Suicide doesn’t respect boundaries or discriminate based on age, gender, background, or ethnicity. According to the CDC, 44,000 people committed suicide in 2015, making suicide the 10th leading cause of death in the U.S. However, this epidemic is treatable and reversible. Feeling suicidal isn’t a character flaw and doesn’t indicate weakness or craziness. Suicide is a bad permanent solution to a temporary problem, and the best thing you can do if you or someone you know is experiencing suicidal thoughts is to get help quickly.
There’s no one cause of suicide but many factors influence someone’s decision to take his or her own life. The American Foundation for Suicide Prevention breaks down the risk factors into three categories: health, environment, and history.
Health factors include mental health, chronic pain, or serious physical health issues; traumatic brain injury; substance abuse disorders (SUD); and sleeping difficulties.
Environmental factors include stress resulting from bullying or harassment, financial difficulties, or overwhelming school challenges, as well as stressful life events including the death of a loved one, the end of a friendship/partnership, divorce or separation, job loss.
Other environmental influences are prolonged negative or sensationalized accounts of suicide in the media or community; easy access to lethal tools including firearms or drugs.
Historical factors include a family history of suicide, prior suicide attempts, and/or a history of childhood abuse, trauma, or neglect.
If you experience suicidal thoughts and ideation and think everyone would be better off if you were dead, or you’re searching online for ways to kill yourself, buying a gun or stockpiling medicine and drugs, then you should seek help. If you feel trapped and unable to escape feelings of depression or you’re experiencing unbearable mental or physical pain, reach out.
If you’re sleeping too little or too much or experiencing intense, dramatic mood swings that you’re unable to control, you feel anxious, agitated, or find yourself acting recklessly and impulsively, please ask someone for help.
If you’re withdrawing from friends, family, a social life, and activities you used to enjoy, or giving away your possessions, or visiting, emailing, and calling people to say goodbye, call someone.
The Connection Between Suicide and Drug Addiction
A growing body of research shows a definitive connection between people with substance abuse disorders (SUD) and suicide. Those who abuse sedatives, alcohol, or other depressants are especially prone to triggering depression, which increases suicide risk.
According to Psychology Today, the suicide rate among patients with untreated SUD is as high as 45 percent; only 11 percent of addicts get treatment. People with SUD are approximately six times more likely to commit suicide than non-addicts; of those who committed suicide in 2015, nearly one-third — over 14,000 — were under the influence of drugs.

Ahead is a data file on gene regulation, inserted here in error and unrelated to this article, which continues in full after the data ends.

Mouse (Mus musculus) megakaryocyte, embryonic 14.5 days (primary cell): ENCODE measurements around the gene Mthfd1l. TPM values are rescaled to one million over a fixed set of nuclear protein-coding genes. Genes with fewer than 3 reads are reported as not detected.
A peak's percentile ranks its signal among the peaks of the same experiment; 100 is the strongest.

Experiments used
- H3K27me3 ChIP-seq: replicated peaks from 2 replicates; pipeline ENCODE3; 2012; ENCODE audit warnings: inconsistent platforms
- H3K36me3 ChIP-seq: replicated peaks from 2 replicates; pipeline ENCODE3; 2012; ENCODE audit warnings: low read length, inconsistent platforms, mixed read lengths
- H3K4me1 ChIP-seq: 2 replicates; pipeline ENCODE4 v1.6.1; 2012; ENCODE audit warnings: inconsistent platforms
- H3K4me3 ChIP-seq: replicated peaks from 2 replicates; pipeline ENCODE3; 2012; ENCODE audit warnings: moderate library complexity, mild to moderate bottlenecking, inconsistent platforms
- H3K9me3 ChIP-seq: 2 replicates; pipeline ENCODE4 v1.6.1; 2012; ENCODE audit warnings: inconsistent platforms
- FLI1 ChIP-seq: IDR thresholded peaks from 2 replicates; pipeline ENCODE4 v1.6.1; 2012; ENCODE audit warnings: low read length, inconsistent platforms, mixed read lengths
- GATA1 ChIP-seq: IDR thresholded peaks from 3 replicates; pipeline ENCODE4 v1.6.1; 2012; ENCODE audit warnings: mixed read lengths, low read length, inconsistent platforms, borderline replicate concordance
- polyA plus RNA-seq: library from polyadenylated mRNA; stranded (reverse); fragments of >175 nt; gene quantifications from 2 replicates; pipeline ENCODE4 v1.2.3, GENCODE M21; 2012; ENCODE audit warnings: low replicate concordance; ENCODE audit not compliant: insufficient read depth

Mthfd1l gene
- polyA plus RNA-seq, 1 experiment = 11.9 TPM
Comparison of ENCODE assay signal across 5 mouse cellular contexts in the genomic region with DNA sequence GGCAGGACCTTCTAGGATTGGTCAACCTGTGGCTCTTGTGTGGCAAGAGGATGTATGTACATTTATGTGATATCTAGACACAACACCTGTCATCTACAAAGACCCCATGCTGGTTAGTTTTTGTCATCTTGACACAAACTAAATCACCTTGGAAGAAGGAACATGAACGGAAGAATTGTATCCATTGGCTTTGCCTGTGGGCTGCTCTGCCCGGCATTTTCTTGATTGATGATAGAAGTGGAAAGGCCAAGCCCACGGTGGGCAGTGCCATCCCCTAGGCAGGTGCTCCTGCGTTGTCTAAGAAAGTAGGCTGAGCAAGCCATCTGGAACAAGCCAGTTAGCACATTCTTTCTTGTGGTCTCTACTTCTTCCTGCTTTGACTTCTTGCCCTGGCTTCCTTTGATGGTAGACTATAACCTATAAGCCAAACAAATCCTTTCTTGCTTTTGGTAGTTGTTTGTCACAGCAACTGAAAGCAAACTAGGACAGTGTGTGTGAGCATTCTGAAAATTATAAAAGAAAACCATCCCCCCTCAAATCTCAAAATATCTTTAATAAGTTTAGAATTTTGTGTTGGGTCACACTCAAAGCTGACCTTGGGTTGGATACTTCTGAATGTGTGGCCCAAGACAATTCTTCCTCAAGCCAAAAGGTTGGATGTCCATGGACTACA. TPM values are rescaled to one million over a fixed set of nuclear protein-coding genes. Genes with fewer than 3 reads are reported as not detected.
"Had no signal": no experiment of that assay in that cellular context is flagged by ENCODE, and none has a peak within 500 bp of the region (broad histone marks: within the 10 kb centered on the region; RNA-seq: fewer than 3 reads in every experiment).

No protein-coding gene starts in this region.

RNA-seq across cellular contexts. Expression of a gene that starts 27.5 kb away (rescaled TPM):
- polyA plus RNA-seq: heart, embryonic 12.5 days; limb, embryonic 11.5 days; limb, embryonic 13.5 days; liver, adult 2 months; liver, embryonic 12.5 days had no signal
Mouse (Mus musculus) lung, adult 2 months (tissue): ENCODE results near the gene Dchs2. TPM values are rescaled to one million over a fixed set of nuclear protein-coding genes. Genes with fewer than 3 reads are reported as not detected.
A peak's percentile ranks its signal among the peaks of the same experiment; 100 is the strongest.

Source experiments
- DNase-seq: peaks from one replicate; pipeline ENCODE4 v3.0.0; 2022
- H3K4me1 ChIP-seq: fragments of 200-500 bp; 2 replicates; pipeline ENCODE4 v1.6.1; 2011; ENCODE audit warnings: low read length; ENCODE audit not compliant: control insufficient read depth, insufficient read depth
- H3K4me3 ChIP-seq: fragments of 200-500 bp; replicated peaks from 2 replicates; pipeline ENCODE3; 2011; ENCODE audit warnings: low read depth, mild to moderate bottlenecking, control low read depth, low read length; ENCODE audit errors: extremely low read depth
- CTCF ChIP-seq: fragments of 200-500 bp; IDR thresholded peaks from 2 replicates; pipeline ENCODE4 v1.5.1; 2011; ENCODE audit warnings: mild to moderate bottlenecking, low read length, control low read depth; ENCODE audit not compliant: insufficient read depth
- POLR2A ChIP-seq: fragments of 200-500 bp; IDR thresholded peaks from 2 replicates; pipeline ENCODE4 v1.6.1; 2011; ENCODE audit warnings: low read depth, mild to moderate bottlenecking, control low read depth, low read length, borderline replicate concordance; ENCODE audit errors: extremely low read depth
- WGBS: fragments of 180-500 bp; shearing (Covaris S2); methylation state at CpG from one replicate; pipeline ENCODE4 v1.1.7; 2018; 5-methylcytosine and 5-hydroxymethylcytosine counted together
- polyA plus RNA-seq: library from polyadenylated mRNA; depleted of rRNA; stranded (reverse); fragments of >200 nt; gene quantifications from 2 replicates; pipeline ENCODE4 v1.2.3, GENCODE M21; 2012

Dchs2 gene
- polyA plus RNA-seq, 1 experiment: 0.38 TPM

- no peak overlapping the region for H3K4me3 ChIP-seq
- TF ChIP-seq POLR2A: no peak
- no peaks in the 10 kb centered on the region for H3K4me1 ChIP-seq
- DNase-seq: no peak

The Substance Abuse and Mental Health Services Administration also supports reports that drug use and alcohol abuse are the second leading risk factors (after depression and other mood disorders) for suicide. SAMHSA has recommended that the public health field should use an integrated, concurrent approach to treating people with SUD who are also suicide risks.
Benefits of Seeking Inpatient Treatment for Addiction
There are more than 14,000 facilities in the United States that offer treatment programs for addiction. Many people choose to participate in an inpatient program because it provides:
- 24/7 support, monitoring, and motivation.
- Multilayered treatments including detox and medical treatments, wellness and exercise programs, group and individual therapy.
- A sense of belonging and community of support, because everyone understands the pain and struggles that result from SUD.
- Time to focus on healing by improving emotional wellness and physical health.
- Guidance and skills to reintegrate into a healthier family, work, and social environment that promotes and supports sobriety.
Treatment facilities also provide you with the tools and skills that will help you after you’ve completed the program. Being able to thrive after treatment is essential to recovery, and there are many ways you can stay on top of your health and sobriety. For example, you can join the local YMCA to stay in shape. If you’re a senior with a Medicare Advantage plan, you can enjoy the benefits of your plan’s SilverSneakers program, which allows enrollees to access fitness centers in their area at no extra cost. Treatment will only take you so far — you need to use what you’ve learned to ensure that you stay healthy going forward.
Emotional Wellness Matters
Since the way you feel directly impacts your everyday life, relationships, and overall mental health, it’s important to take care of your emotional wellness. The National Institutes of Health created a Wellness Toolkit with six strategies to improve your emotional health. These strategies can certainly help you manage life’s stresses; however, if you’re thinking about suicide, don’t try to power through those feelings alone. Get help.
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